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Knitwear & Sweaters

Why pattern is spring’s new knitwear upgrade

Why pattern is spring’s new knitwear upgrade

Spring and cozy clothes go together like spring and the arrival of sudden, unexpected cold snaps. Which is why, right at the centre of that particular Venn diagram, you'll find a pile of sensible jumpers. This season, however, we want to encourage you to try something a little less sensible. Because for this spring, designers have transformed your snuggliest layer into something as eye-catching as the best graphic tees.

Patterned knitwear  isn’t anything new, admittedly. Grandmothers have been churning out Christmas sweaters for decades, and long before that, the folks up on Fair Isle were honing the multicoloured jumpers that made their island famous.

But recently, knitwear has discovered a new, more fun side. And we mean real fun, not ‘fun’ (you’ll find no reindeer here). Advances in knitting tech mean you can now get jumpers emblazoned with everything from arty blocks of colour to logos, flags and even pixelated dinosaurs. All of which is guaranteed to put a smile on your face.

Take, for instance, the geometric pattern in this fetching Paul Smith knit, modelled above. That 3D effect would have a hand-knitter snapping their needles in frustration, but the new-fangled machines that these patterned jumpers are now made on are precise enough to create that kind of optical illusion, without wasting wool. And because knitwear is already endowed with all kinds of eye-pleasing texture, it makes a pattern with depth look even deeper. Try the same trick on a cotton sweatshirt and the whole thing falls flat.

Perhaps the best thing about these new knits is how they lift your wardrobe workhorses. For styling cues, take a tip from your tees and keep the jumper at centre stage. They’re punchy and will attract attention, so don’t dilute the effect by wearing one with paisley trousers. You can keep everything else in your outfit nice and muted – think dark jeans or neutral chinos – so the eye goes straight where you want it to. You can even wear patterned jumpers with tailored trousers – it is still knitwear, after all.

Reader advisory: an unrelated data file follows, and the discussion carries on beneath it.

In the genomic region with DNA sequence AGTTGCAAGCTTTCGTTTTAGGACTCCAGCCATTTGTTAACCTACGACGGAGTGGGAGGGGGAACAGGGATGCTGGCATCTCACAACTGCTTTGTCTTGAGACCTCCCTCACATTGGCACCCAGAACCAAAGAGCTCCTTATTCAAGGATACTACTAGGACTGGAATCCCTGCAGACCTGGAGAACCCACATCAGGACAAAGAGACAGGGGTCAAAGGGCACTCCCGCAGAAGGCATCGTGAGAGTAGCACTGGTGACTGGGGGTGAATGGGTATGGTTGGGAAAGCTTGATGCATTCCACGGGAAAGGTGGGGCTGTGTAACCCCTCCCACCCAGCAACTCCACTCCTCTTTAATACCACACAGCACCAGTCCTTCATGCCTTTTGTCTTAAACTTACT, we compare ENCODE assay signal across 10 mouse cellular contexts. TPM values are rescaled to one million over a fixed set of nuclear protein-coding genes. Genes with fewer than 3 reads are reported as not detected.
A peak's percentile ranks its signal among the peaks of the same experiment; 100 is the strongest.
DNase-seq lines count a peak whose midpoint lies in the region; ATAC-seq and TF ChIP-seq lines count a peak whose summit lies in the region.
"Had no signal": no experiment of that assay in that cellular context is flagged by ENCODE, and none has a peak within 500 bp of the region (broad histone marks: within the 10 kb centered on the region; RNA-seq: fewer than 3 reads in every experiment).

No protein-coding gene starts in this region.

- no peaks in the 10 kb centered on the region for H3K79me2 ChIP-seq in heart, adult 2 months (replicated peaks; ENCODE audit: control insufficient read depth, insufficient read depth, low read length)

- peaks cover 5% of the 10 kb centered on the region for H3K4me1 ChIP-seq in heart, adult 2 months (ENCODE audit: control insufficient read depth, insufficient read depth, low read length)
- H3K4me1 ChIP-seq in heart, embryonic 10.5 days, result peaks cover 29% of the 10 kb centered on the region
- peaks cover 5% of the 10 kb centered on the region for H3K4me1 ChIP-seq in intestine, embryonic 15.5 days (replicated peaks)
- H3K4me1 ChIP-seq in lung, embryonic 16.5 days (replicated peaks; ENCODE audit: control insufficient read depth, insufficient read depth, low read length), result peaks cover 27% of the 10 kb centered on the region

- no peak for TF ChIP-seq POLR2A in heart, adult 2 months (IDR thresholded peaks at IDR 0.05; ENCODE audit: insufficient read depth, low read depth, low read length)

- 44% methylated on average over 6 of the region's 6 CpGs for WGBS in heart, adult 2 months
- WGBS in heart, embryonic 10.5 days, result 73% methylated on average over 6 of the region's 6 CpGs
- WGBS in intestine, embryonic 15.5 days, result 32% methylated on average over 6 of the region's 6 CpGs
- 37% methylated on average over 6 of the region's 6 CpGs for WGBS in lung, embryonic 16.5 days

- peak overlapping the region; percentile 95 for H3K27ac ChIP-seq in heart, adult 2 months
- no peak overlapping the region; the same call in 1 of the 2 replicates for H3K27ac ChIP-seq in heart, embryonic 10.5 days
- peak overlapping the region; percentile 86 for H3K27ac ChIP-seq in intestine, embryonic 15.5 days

As for the jumper itself, there’s an option for every level of experimentation. If you’re new to the pattern game, there’s nothing wrong with starting classic; stripes always work, but push things a little by going for an unexpected colour pairing, like Reiss’s take, in Air Force blue and yellow. To step up a level, try a pattern that rewards a second look – Ben Sherman’s owl jumper looks abstract from a distance, but gets all ornithological up close.

After that, you can dabble in more wildlife (Paul Smith’s foxes are particularly gratifying, as is Ben Sherman’s flying duck) or go retro, with Oliver Spencer’s 70s-inspired graphics. But whatever you plump for, you’ll find that a patterned knit makes everything you wear it with feel cheerier. Because when spring chills take the smile off your face, the clothes you wear to counter them should put it right back on.

Shop patterned knits

Words: Tom Banham
Photography: Jon Cardwell
Styling: Toby Standing